Data on where people have been in the days leading up to their diagnosis promises to provide a novel source of insight on the source of infections. But accessing that data isn’t as easy as you might expect, as the Fight Dengue app’s creator explains.
“If there’s a mosquito outbreak near where we live, I want to know so I can ensure my kids put on extra protection before they go to school,” says Steve Barnes, CEO of Access Devices Asia and inventor of the Fight Dengue application.
Steve and his family live in Malaysia, where dengue cases and deaths have been growing year on year. “So much more could be done,” says Steve. “People don’t understand that they need to be quarantined for a week if they’re infected. A lot more education is needed.”
Working in IT, Steve is more than familiar with the term Big Data and how the technology giants are gathering loads of data to build a big picture of the world around us. But Steve wasn’t interested in the big picture; he just wanted to know about the things that are important to him.
“I’m not interested in the broad brush strokes,” says Steve. “I want to know where dengue is and where it has come from so I can protect my family.”
Unable to find a tool that would let him know when there was mosquito activity nearby; Steve decided to develop his own web app: Fight Dengue.
Combining official and informal data sources
Steve’s Fight Dengue app marks active dengue cases with red spots, then uses green heat maps to mark bites and blue heat maps to mark breeding grounds.
Case information is sourced from official case data feeds supplied by the Ministries of Health of Malaysia and Singapore. Information on mosquito activity and breeding grounds are crowdsourced: users use the app to report breeding grounds or bites. Users can also use the app to check on dengue and mosquito activity in their local area and to share local cases on social media.
“The app lets people know whether their area is safe or if they need to take extra precautions because there is a dengue outbreak nearby,” say Steve. “I use it to see if there are cases near my home and my kids’ school.”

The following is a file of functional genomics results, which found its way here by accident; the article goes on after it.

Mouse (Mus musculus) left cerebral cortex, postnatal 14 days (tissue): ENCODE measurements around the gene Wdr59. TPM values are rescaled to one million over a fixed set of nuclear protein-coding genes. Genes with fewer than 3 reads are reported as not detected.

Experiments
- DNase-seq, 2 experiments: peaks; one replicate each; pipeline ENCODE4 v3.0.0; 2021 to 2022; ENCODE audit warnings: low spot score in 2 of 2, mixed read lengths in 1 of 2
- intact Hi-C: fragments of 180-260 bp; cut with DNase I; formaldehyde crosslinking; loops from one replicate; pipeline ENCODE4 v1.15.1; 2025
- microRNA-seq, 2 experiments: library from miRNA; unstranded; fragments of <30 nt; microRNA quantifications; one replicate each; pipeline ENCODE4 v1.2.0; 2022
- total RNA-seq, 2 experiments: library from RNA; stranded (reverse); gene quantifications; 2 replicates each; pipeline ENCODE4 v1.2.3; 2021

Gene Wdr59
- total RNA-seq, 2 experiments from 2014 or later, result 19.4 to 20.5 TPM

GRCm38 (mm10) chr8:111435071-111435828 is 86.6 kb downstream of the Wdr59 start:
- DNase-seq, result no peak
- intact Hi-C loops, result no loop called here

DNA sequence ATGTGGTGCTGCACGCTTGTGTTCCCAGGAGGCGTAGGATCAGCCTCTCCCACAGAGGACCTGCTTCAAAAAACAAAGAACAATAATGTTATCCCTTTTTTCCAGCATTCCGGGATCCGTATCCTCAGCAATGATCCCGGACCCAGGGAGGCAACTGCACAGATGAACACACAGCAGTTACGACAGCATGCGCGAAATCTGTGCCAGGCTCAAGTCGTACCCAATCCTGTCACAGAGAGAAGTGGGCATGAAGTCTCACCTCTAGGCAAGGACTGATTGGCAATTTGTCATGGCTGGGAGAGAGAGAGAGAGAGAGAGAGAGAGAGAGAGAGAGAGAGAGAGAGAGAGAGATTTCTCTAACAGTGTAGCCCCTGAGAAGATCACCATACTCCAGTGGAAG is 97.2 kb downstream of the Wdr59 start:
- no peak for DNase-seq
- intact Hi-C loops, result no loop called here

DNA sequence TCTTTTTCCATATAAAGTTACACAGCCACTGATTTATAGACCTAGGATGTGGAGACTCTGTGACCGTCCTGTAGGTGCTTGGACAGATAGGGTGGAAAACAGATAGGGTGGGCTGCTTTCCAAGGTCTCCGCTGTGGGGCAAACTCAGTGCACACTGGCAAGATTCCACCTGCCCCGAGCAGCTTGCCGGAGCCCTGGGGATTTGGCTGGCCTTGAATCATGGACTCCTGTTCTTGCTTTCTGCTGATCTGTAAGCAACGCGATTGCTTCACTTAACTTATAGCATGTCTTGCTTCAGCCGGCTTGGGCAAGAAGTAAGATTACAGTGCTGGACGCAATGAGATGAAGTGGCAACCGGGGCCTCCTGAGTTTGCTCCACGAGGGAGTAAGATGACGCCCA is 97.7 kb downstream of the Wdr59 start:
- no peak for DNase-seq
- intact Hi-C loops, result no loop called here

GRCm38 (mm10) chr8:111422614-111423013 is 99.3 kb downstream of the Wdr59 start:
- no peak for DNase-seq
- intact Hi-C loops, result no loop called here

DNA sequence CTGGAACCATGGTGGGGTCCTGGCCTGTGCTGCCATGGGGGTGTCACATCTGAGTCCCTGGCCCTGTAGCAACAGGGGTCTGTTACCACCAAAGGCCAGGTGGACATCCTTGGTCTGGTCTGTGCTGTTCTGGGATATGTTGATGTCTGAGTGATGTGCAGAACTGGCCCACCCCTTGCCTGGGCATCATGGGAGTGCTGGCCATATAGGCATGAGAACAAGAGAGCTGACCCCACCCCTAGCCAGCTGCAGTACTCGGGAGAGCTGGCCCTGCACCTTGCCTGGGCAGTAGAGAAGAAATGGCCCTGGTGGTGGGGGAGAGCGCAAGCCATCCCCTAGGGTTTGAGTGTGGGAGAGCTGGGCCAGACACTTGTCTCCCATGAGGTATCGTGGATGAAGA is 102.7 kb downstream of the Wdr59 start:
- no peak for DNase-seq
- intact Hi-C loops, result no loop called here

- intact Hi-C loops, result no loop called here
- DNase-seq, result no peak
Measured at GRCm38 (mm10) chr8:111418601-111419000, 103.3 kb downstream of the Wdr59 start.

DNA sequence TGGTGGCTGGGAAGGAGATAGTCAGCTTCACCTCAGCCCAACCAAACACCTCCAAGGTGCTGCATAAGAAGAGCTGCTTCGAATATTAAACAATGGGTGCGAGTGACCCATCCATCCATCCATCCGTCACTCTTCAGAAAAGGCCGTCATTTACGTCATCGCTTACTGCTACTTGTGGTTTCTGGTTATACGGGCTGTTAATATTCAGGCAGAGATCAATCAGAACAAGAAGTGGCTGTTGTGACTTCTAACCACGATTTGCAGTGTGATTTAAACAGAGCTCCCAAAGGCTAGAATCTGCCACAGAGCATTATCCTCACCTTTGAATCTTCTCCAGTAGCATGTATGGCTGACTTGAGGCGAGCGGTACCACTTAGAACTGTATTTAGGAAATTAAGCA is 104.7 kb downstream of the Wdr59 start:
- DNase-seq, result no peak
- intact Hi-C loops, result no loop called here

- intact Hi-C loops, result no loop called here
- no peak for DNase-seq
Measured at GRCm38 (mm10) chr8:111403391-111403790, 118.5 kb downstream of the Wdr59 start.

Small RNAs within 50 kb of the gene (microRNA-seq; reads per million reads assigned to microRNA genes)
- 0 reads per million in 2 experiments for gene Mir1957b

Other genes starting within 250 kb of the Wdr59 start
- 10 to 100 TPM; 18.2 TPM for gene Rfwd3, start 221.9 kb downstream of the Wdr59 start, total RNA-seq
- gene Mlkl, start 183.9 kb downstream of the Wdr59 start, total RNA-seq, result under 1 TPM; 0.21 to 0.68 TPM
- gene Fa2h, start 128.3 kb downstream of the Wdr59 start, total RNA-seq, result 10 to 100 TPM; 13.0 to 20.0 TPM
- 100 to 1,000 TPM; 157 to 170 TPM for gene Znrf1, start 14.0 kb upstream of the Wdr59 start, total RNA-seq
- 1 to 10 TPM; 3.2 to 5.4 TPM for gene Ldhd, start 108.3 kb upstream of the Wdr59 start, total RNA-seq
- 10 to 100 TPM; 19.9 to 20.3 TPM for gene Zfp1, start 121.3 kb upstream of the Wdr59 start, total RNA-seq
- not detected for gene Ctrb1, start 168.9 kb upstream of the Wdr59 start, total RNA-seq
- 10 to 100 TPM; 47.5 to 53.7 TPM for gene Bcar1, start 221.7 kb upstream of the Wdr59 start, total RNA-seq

To date, more than a thousand users have downloaded the app.
But knowing where the dengue cases and mosquitos are is only half the battle.
Where’s the source of infection?
“We also need to know where people are being infected,” adds Steve. “Three of his wife’s school friends were diagnosed with dengue a few days after meeting in the park. There’s a high chance that the park was the dengue source.”
Combining accurate data on the locations of each infected person in the days preceding diagnosis could help to identify potential sources of infection; it could be overlaid to identify common locations.
“If we know where the infection started then we can narrow down the sources of dengue,” says Steve. “Identifying the source of infection will have a dramatic effect on the number of future cases. It doesn’t require a huge amount of data or processing power.”
Steve would like to see doctors ask their patients to install the Fight Dengue app and anonymously submit data on where they’ve been for the last 15 days at the point of diagnosis. There are a number of different ways this could be done:
- By using the app to collect the data on where a person goes and upload the information if they become infected. For that to work, everybody would need to install the app in case they become infected.
- By using location data gathered by an infected person’s mobile service provider as the source of where they have been, but that lacks accuracy and there’s much red tape to cut through.
- By using location data gathered by Google but, although Google probably has much of the data needed, it doesn’t provide an easily accessible API (programming interface) that would allow Steve to do this.
“When someone is diagnosed with dengue, we could immediately compare the previous location data of this patient,” says Steve. “If we could locate the source of the infection, resources could be used more effectively to resolve the problem.”
For now, without that all-important local data, Steve simply plans to simply keep the app running and, whenever there is mosquito of dengue activity near to where he lives, to ensure his family is adequately protected and print off the map and share a copy with local schools.
Meanwhile, our Dengue Track here at Break Dengue has also been crowdsourcing dengue data and translating it into meaningful and actionable information, alerting people when they may be at risk. “I think it’s a great tool,” comments Steve. “It has a nice novel way of crowdsourcing additional data from the users and a huge selection of educational material, which is so valuable.”
With so much data being gathered, how are you using the figures to help your local fight against dengue?